by Don  

The word for bank machine or ATM in Russian is банкомат. Back in the 80s there were essentially no banks in Russia in the sense of an ordinary bank in the US. Nowadays they are everywhere. And one of the chief ways to interact with a bank is through a bank machine:

Я взяла две тысячи рублей в банкомате. I got two thousand rubles from the ATM.
Мне нужны были деньги, но банкомат не работал. I needed money, but the ATM wasn't working.
Не подскажете, где ближайший банкомат? Could you tell me where the nearest bank machine is?
Я подошёл к банкомату, но в нём не было денег. I went to the bank machine, but it was out of money.

Just as in the States, to get money from an ATM you need a bank card банковская карта. Usually people will call it simply a карта, and sometimes they will call it кредитная карта. (Usually a bank card in Russia participates as well in the Visa or Mastercard system.) You also need a PIN number, which the Russians usually simply call a код, although it is also called ПИН-код (usually the first part is spelled with English letters, thus PIN-код) or личный код "personal code."

Я всунул карту в банкомат, но он сразу же вернул её. I put my card in the bank machine, but it immediately gave it back.
Я набрал свой код и проверил баланс. I entered my PIN number and double-checked my balance.

Just as in the States, a bank machine usually belongs to a particular bank. If you use ATMs owned by that bank, there are usually no withdraw fees. If you use one out of their system, there are:

Я держу счёт в Сберанке России, и поэтому я пользуюсь только его банкоматами. Sberbank Rossii holds my account, so I use only their bank machines.
Когда я пользуюсь банкоматами других банков, они берут проценты. When I use ATMs that belong to other banks, they charge extra.

That last example is interesting. «Берут проценты» really means "they charge a percentage." We Americans would expect that they charge a commission «берут комиссию», and that the commission would be a fixed fee. The commission in Russia is often not a fixed fee, but rather a percentage of the withdrawal, sometimes with a minimum amount of, say, $5. In this case phrase "they charge extra" is not a precise or technical translation of «они берут проценты». Instead it is a substitution of the most common English phrase used in that context for the most common Russian phrase used in the similar context.


Comment from: Sergey [Visitor]

По-моему “… я пользуюсь только его банкоматами” звучит абсолютно нормально.

“… Я пользуюсь только их банкоматами” - тоже нормально, но я бы, пожалуй, так не сказал.

Дон, как всегда, супер-мега-убер-интересные посты! :-) Читаю с удовольствием.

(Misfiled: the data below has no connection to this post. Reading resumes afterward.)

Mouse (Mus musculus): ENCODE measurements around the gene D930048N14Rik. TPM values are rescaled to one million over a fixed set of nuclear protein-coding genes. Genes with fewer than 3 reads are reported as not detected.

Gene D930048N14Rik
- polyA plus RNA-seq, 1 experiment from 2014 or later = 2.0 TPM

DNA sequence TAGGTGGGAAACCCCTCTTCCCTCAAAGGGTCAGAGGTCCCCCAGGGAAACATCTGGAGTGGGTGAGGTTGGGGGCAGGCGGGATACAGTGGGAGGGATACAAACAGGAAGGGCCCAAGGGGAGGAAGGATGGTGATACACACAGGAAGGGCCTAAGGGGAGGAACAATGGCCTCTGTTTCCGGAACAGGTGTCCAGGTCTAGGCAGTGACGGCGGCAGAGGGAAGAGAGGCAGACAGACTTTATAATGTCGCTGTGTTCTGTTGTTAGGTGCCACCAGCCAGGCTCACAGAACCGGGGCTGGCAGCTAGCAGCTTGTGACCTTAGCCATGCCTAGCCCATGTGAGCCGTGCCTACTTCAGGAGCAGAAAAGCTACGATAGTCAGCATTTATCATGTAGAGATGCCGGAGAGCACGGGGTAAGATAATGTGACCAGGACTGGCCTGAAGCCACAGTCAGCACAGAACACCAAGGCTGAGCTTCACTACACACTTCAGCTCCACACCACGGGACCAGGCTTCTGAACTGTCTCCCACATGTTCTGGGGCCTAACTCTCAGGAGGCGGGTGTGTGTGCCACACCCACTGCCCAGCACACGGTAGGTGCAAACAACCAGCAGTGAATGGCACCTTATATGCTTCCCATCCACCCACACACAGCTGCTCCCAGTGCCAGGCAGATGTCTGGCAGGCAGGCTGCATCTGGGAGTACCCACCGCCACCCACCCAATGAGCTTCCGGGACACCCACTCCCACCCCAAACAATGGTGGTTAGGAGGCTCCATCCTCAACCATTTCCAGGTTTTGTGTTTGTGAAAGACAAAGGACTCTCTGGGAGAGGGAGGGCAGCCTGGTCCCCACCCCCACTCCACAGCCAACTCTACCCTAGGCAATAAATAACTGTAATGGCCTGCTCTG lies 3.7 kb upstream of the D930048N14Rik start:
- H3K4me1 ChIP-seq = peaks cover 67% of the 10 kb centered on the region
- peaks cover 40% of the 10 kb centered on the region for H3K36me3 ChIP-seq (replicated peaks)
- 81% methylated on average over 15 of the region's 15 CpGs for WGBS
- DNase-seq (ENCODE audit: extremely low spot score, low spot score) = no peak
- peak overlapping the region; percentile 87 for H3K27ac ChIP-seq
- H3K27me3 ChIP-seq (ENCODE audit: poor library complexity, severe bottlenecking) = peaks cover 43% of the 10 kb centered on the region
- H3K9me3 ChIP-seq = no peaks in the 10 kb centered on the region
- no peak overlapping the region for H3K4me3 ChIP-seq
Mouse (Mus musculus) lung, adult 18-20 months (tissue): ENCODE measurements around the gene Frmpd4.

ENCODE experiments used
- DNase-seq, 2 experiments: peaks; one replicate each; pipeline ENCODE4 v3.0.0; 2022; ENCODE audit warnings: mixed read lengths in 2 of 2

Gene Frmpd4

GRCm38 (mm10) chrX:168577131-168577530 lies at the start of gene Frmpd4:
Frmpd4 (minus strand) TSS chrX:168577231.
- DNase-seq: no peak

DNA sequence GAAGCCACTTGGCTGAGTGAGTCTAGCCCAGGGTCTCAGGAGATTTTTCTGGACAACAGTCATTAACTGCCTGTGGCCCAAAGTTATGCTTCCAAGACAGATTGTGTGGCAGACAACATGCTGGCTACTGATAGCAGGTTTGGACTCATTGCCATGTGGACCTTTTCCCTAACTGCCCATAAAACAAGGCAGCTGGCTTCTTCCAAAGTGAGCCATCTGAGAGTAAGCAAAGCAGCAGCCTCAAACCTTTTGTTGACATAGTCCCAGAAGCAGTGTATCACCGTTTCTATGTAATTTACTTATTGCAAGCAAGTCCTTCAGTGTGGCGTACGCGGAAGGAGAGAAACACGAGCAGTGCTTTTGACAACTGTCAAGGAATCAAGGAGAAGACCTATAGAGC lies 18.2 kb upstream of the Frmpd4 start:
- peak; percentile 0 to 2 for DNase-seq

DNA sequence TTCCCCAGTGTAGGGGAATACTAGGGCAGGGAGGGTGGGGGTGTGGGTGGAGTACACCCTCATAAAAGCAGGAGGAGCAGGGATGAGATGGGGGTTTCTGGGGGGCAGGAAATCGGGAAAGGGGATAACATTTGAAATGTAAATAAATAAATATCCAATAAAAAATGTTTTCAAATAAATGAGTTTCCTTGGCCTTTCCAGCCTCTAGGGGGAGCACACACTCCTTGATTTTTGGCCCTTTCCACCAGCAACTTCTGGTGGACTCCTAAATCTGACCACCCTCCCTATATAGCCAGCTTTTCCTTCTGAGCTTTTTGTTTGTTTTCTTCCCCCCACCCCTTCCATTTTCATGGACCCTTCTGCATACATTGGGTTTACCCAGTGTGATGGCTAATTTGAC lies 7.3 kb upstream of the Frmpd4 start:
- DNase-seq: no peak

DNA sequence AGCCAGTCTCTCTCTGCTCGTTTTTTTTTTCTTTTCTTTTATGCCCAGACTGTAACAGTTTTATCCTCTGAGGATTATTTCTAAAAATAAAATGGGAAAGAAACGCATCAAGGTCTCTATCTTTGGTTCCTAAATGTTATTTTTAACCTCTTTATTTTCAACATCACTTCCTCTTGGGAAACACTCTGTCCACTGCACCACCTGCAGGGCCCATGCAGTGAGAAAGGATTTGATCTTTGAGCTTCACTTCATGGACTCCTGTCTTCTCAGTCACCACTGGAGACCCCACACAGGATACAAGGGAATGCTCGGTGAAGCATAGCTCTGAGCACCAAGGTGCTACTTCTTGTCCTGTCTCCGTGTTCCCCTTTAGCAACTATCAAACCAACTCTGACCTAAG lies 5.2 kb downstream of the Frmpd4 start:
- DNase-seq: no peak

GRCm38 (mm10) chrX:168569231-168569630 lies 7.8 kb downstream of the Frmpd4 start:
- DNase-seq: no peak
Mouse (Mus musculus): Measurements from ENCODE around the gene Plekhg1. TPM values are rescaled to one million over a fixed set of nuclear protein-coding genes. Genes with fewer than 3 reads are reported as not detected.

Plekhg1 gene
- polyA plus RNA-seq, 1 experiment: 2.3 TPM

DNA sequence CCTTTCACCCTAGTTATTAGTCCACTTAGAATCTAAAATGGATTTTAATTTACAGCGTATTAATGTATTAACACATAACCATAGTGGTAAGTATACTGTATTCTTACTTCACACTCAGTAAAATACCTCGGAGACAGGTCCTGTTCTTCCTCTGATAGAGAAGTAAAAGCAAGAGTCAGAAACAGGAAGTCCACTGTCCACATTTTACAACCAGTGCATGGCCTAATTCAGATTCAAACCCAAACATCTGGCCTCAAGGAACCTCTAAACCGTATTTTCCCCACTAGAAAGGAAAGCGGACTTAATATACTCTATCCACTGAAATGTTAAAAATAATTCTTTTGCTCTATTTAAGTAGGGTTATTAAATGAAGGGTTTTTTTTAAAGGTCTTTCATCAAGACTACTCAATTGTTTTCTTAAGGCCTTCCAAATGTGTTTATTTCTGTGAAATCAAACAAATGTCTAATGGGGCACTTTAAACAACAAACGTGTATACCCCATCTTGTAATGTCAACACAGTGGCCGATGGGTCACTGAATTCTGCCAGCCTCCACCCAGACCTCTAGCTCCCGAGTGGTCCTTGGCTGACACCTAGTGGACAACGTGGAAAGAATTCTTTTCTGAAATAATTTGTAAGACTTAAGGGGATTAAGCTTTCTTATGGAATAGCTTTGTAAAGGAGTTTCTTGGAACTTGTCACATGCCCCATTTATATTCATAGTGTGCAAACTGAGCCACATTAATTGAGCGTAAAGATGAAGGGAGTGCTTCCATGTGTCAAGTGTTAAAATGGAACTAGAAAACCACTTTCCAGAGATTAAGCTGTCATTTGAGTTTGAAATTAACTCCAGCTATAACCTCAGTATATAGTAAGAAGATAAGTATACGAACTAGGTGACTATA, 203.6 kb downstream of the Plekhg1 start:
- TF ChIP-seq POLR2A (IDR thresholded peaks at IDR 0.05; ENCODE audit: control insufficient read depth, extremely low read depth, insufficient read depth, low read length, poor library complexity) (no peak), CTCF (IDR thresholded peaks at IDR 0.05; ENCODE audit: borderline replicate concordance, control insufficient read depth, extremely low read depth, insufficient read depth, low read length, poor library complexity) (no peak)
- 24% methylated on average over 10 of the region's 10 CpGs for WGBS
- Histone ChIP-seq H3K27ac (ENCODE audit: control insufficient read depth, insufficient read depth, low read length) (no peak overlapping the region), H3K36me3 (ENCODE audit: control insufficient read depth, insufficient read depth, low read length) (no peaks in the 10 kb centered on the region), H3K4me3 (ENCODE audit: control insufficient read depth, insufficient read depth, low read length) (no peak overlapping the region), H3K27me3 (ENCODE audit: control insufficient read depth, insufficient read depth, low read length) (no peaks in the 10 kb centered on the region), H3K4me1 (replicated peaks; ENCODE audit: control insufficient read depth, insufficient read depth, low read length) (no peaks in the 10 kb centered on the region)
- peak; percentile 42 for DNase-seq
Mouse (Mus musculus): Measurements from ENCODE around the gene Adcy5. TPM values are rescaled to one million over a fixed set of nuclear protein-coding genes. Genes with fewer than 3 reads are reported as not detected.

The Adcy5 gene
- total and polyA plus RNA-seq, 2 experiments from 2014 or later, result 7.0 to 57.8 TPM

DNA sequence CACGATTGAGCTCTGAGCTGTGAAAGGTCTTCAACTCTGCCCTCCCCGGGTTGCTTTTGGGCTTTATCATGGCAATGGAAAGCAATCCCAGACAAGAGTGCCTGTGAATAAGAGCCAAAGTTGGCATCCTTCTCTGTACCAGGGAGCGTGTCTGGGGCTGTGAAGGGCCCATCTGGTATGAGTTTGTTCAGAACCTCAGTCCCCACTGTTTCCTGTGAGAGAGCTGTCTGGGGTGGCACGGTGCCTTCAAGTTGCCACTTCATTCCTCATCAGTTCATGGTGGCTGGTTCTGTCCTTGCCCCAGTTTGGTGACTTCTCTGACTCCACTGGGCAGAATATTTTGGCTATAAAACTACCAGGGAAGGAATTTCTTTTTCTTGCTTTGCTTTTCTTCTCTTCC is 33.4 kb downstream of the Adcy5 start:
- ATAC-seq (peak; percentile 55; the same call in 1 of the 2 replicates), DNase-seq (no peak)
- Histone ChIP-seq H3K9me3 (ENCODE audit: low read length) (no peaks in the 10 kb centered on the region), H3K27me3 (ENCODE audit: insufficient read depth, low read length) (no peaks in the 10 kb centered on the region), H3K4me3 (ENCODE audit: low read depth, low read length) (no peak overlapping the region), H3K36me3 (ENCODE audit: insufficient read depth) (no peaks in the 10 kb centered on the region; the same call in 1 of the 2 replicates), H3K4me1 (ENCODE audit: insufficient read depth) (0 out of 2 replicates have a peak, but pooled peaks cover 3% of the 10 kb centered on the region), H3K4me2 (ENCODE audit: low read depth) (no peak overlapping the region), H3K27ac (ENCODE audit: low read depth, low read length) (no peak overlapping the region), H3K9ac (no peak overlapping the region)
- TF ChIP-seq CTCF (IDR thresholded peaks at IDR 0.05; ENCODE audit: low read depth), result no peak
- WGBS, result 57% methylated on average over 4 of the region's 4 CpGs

06/25/10 @ 05:47
Comment from: Muireann [Visitor]

I’m intrigued by the ‘его’ in the phrase ‘я пользуюсь только его банкоматами’ - if one translated the phrase directly from normal English usage, that would be ‘их’ (I only use their ATMs). Is this a misprint, or do Russians habitually use ‘its’ in preference to ‘their’ when talking about impersonal agglomerations?

Don responds: Right off the bat I can’t think of any context where их is used with a singular antecedent. For the moment I’d give this rule of thumb: If you can identify the antecedent, the possessive pronoun agrees with it in number and gender. In the case of the sentence you mentioned, the antecedent is Сбербанк, clearly masculine singular, hence его is used.

06/24/10 @ 14:05
Comment from: Shady_arc [Visitor]

Я всунул карту в банкомат –> “вставил". “Засунул” and “всунул” are also possible, but they are clearly colloquial in this context("I stuck my card into the machine"). Probably, it is because in the sentence you use as an example, you really mean “insert” or something like this. There is a certain slot for your card, and you easily put a card inside with precise movements.

Я держу счёт в Сберанке России, и так я пользуюсь только его банкоматами.== Sberbank Rossii holds my account, so I use only their bank machines. –> The sentences are not equivalent, actually. “So” as a conjunction is “поэтому". Or maybe “так что” (the meaning is the same, i.e. “so", connecting the cause and the effect):
“Я держу счёт в Сбербанке России, (и) поэтому пользуюсь только его банкоматами.”
or you may just put two sentences together using “and", as the logical connection is pretty obvious:
“Я держу счёт в Сбербанке России, и пользуюсь только его банкоматами.”

“и так” is far from being a handy expression. Of course, given that I am a native speaker, I can make up a sentence with these two words. Or maybe even two. It’s going to take some time, though. I mean, it is nothing more than “and” + “so” ("in this manner") put together.

Don responds: Embarrassing. That use of «и так» is an error I am prone to make. Now is the time for me to finally get it right. The text has been corrected.

06/24/10 @ 09:37

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